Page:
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A Simple guide for new Investors to the surge in Gold prices from freemexy's blog

A Simple guide for new Investors to the surge in Gold prices

Gold prices hit a record at the end of last week, creating a new milestone in a surge that began in late 2018 and has gathered momentum during the coronavirus pandemic.To get more news about WikiFX, you can visit wikifx news official website.
  Gold soared roughly 30% in 2020 to stop just short of closing at $2,000 a troy ounce—which is an all-time high in New York trading as it surpassed the Nasdaq Composite Index of highflying technology stocks.
  What is the gold market?
  There are two gold markets, remarkably similar because investment banks and other big players are active in both.
  The first is the physical market, which brings together miners, refiners, jewellers, central banks, electronics manufacturers, banks and investors.
  London is the focal point, dating back to the first gold rush from Brazil in 1697. Shanghai, Zurich, Dubai and Hong Kong are also hubs.


In good times, gold costs roughly the same amount in London‘s physical market and on New York’s Comex.
  If prices move out of kilter, banks bring them back in line by buying bullion on the cheap in one city, flying it across the Atlantic (normally in the cargo hold of a passenger plane) and selling at a profit where prices are higher.
  They must factor in the small sum it costs to recast the gold, since Comex requires smaller bars, weighing either 100 troy ounces or a kilo.
  The Corona virus pandemic scrambled this self-correcting mechanism in March this year. The world is still reeling from the effects.
  Flights not operating due to the pandemic led to fears of a shortage in New York, sending futures well above spot prices in London.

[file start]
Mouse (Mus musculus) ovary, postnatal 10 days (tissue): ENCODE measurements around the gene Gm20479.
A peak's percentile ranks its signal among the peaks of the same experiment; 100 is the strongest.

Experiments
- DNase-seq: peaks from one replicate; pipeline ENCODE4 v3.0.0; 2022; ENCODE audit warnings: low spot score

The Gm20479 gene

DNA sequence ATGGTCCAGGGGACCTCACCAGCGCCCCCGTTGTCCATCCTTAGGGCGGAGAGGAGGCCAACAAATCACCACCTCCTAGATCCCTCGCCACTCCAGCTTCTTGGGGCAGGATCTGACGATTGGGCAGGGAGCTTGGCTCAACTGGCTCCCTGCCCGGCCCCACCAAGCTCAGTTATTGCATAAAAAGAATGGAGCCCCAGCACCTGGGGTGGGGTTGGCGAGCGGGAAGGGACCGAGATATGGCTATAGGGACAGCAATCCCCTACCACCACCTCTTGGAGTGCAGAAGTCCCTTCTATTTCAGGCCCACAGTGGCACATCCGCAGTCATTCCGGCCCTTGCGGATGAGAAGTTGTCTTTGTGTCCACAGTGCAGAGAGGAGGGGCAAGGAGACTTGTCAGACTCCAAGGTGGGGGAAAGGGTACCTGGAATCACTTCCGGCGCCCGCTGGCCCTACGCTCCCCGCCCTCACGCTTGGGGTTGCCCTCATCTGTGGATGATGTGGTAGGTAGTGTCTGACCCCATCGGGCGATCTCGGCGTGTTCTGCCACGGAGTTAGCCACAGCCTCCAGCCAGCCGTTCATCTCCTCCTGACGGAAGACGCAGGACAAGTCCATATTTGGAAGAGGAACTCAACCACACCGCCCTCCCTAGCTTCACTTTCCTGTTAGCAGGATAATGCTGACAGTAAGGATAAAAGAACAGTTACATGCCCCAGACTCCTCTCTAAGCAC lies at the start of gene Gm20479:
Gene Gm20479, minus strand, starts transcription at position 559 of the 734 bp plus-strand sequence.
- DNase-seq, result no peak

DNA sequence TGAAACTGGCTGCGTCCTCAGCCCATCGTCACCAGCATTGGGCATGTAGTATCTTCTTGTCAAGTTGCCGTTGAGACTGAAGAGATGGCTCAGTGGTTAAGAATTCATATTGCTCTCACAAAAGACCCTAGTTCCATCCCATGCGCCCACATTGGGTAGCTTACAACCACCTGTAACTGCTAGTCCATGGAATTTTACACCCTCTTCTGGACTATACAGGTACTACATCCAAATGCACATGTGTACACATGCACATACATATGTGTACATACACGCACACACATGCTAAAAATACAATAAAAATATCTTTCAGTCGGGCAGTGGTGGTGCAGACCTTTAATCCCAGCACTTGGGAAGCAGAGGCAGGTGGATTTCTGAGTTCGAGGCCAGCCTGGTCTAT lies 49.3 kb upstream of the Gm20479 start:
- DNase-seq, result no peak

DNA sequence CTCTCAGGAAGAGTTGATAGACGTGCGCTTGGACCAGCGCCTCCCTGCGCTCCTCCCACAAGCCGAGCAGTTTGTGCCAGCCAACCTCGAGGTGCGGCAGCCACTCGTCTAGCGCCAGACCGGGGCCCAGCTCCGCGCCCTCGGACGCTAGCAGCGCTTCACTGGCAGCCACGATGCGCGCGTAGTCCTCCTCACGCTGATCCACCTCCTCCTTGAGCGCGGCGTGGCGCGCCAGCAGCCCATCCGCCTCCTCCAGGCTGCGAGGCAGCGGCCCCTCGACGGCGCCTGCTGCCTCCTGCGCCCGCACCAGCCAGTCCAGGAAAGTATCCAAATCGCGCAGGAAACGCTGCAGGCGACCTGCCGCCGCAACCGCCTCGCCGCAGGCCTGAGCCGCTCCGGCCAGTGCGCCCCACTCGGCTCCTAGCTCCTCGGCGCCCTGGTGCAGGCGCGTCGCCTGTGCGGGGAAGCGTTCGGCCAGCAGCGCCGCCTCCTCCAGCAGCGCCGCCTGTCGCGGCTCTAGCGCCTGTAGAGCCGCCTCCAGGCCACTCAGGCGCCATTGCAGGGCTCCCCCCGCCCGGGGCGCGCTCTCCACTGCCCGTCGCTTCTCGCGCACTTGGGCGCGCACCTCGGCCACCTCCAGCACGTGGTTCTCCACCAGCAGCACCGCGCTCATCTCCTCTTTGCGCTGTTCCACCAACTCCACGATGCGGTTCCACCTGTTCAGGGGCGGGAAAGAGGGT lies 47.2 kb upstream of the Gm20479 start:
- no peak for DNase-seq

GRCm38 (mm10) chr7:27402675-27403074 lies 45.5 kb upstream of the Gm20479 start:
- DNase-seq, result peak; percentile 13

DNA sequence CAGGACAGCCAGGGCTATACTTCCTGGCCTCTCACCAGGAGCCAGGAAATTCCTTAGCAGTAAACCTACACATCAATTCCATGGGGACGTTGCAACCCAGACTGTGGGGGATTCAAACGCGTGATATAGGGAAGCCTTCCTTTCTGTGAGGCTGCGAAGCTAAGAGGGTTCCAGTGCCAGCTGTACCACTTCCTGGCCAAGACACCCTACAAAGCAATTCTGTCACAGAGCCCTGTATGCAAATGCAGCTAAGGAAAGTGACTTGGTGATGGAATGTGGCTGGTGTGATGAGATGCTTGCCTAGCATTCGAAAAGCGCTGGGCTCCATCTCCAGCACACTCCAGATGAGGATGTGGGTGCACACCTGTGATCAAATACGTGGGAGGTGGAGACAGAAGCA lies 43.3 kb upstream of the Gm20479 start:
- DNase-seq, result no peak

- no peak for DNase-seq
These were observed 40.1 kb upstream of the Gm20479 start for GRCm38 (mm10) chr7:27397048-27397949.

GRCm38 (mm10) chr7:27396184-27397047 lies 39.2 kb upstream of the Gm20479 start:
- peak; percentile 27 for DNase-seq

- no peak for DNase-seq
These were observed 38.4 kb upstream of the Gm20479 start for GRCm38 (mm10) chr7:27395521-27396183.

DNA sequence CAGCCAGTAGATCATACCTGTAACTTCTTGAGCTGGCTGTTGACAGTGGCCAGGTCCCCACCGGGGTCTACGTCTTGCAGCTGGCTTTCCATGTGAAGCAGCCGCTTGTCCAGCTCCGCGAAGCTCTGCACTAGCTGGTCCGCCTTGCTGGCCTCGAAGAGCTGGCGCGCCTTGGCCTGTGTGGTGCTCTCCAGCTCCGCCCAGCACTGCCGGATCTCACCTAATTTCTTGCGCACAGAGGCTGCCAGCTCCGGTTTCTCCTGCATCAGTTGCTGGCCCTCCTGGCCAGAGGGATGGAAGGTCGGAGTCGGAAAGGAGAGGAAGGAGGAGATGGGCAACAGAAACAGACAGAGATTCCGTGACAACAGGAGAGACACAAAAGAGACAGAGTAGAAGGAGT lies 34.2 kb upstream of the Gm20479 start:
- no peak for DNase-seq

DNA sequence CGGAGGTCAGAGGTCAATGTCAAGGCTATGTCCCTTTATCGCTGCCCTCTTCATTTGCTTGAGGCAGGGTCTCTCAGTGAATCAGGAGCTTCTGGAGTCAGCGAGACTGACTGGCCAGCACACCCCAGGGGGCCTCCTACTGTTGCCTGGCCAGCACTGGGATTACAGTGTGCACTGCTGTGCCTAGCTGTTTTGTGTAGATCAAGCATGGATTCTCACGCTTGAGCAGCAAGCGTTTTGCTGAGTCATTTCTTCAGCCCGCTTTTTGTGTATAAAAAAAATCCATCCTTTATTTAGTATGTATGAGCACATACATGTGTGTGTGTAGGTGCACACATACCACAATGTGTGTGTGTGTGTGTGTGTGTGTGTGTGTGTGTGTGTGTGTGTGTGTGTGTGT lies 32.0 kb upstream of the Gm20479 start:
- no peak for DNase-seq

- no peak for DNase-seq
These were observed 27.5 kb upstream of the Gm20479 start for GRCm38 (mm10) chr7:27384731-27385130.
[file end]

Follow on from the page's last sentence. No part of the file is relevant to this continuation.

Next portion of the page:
The concerns proved unfounded, but the violent price moves led to losses at banks including HSBC Holdings PLC.
  That has prompted banks to trade less actively on the Comex, which could make futures more volatile going forward.
  How do Investors buy and sell gold?
  Professional fund managers bet on gold prices with futures.
  To avoid taking hold of a large amount of bullion, investors normally sell futures before they expire and buy later-dated contracts, a process known as rolling.
  This comes at a cost because longer-dated futures cost more than spot gold.
  The difference normally goes to the pockets of the investors enemy — investment bankers—who gets to buy at the low prices and sell at high prices.
  Regular investors, comprising of Parents, Everyday people buy physical bars and coins, which they can either keep at home or in vaults.
  Demand for bars and coins has shot up during the pandemic, though clients are also selling to profit on rising prices.
  When things go bonkers and out of hand, with a lot of uncertainty in the markets, the two precious metal all investors rush to are gold and silver. A lot of investors consider it a safe haven investment.
  Investors who want exposure to gold prices without the hassle of storing bullion or trading futures found an alternate solution in 2003: exchange-traded funds (ETFs).
  These funds, with a huge surge in popularity, buy gold and issue shares that trade on the stock exchange.


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By freemexy
Added Aug 8

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